MATEC Web Conf.
Volume 261, 20195ième Congrès International Francophone de Mécanique Avancée (CIFMA 2018)
|Number of page(s)||3|
|Published online||29 January 2019|
Modeling the human knee joint using the Proper Generalized Decomposition
Notre Dame Univresity-Louaize, department of mechanical engineering, Zouk Mosbeh, Lebanon
Nowadays, human joints specifically movable are active research topics. The lack of effective replacements and the inefficient natural healing of these joints hinders any athlete from pursuing his career if injured in his joints. Therefore, researchers are testing innovative soft materials and biphasic materi- als as replacements of human joints. However, the lack of effective mechanical modeling is slowing the development of new replacements. In this work, we tackle the mechanical modeling of the synovial joint in a human knee. The tibiofemoral joint is modelled during impact. This joint is basically made of a cartilage, a meniscus (both a biphasic material) and the synovial fluid. The modeling is performed using Brinkman equation. However, the rich physics in- volved in the thickness direction requires a large number of degrees of freedom in the mesh to represent the physical phenomenon taking place in a knee joint. Thus, the use of model order reduction techniques appears to be an appealing approach in this situation. In fact, the proper generalized decomposition re- duced the number of degrees of freedom by using domain decomposition. The result of this work shows the pressure and fluid flow in the synovial joint under impact. A post treatment of the solution estimates the force held by each of the fluid and solid components of the cartilage joint. This model could be used to the human knee to estimate its components’ velocities and pressure fields while performing an activity.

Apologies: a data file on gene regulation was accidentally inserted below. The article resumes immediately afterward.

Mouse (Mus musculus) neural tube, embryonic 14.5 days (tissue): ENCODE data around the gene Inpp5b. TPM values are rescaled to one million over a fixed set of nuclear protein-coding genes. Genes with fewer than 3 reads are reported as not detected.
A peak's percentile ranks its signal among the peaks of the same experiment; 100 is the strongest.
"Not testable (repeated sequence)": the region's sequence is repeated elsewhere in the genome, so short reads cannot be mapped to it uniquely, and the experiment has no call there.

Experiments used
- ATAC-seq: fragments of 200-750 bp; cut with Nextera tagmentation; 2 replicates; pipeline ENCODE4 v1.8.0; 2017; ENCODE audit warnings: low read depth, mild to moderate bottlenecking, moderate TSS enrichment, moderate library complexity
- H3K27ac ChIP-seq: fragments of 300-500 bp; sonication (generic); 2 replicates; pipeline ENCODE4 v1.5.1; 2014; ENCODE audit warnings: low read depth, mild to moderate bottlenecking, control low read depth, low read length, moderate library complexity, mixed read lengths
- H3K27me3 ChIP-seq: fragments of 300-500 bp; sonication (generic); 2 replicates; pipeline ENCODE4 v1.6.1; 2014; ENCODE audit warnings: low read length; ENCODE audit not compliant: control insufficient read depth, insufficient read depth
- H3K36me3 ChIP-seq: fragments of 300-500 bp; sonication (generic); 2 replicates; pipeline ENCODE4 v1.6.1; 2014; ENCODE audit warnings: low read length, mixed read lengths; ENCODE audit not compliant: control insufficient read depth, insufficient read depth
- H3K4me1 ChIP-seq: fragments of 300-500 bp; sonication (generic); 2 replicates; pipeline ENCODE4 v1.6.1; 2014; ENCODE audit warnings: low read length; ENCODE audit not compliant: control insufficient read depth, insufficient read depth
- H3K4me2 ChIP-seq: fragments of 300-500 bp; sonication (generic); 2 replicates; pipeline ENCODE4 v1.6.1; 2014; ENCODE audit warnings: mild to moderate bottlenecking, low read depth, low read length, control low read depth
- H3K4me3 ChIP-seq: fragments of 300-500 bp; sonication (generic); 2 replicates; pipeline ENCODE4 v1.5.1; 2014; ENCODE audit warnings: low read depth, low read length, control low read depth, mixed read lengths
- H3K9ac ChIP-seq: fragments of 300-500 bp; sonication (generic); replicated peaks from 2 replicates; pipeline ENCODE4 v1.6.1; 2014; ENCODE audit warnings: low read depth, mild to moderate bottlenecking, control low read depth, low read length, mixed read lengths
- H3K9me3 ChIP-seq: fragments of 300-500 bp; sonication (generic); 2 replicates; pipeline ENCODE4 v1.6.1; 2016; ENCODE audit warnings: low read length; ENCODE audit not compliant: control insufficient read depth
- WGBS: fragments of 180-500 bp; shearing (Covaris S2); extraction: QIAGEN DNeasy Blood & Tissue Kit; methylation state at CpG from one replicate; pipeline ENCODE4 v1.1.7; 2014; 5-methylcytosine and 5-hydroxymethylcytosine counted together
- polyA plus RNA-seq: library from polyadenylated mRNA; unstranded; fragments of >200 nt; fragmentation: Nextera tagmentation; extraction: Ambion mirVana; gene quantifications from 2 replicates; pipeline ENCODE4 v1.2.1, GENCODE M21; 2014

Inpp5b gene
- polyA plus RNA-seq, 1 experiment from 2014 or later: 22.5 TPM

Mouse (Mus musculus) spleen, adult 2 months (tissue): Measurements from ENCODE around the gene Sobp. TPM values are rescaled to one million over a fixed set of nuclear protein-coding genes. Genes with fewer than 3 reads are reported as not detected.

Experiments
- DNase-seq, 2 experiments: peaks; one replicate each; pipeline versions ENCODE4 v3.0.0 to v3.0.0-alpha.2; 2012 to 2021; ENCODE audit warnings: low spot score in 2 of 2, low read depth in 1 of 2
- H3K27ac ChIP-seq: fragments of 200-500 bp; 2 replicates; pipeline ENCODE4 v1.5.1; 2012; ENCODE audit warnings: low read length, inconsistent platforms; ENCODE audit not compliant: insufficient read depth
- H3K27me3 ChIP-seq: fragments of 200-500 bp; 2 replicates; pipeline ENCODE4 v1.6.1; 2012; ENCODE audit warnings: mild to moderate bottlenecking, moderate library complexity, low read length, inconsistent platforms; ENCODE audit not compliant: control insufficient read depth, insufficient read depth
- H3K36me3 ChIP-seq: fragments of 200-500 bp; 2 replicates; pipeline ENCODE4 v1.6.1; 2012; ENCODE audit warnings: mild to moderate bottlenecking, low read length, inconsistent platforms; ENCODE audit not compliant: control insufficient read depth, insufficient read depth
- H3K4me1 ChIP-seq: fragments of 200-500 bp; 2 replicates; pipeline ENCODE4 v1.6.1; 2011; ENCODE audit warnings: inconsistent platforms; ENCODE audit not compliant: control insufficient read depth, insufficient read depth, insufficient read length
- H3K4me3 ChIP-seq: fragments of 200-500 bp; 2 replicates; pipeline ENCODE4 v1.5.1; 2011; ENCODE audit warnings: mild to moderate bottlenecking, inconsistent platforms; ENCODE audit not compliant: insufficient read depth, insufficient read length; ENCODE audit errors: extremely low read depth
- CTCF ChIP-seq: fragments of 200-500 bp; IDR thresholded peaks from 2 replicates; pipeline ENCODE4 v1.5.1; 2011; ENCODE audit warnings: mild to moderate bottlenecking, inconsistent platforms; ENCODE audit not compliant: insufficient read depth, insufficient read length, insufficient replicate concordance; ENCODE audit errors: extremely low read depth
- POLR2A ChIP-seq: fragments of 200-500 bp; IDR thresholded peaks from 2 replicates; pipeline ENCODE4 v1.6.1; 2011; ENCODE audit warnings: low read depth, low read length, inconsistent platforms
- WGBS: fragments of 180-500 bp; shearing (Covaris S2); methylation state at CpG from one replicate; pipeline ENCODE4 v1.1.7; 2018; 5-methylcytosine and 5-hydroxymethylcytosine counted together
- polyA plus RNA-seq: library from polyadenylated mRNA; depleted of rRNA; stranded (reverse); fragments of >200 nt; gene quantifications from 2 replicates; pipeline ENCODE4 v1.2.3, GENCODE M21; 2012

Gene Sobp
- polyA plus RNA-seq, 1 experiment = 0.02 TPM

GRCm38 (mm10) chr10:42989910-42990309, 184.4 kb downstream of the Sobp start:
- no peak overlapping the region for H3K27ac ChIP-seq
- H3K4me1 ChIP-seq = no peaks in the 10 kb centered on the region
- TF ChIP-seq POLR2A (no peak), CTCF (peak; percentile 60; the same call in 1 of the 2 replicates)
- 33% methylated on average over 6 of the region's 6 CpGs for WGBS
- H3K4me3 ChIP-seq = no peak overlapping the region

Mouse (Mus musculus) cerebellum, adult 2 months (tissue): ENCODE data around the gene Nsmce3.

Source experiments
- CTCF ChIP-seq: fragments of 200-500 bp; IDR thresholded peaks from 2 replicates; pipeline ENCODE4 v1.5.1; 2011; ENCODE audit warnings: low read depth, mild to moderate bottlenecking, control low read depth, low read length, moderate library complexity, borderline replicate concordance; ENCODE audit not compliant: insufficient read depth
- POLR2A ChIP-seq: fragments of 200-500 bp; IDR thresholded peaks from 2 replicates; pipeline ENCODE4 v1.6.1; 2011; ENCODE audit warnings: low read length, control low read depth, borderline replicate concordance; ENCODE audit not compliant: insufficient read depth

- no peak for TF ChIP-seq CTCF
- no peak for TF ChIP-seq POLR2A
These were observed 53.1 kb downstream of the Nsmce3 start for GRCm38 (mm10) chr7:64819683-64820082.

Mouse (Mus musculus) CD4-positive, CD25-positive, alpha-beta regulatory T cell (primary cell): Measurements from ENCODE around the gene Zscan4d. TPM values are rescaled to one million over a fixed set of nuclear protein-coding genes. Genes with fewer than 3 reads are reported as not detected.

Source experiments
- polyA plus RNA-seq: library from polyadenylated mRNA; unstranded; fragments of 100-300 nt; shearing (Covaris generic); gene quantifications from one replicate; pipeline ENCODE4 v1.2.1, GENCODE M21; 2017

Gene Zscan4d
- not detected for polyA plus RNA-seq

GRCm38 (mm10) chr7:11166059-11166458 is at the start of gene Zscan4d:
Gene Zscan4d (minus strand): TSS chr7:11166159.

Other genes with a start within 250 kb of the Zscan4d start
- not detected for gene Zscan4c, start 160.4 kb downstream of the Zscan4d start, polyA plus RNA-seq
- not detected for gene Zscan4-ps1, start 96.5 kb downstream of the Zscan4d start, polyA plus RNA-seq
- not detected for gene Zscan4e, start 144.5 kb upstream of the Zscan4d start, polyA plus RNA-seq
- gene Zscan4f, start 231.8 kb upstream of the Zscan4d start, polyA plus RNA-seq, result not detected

© Owned by the authors, published by EDP Sciences, 2019
This is an Open Access article distributed under the terms of the Creative Commons Attribution License 4.0, which permits unrestricted use, distribution, and reproduction in any medium, provided the original work is properly cited.
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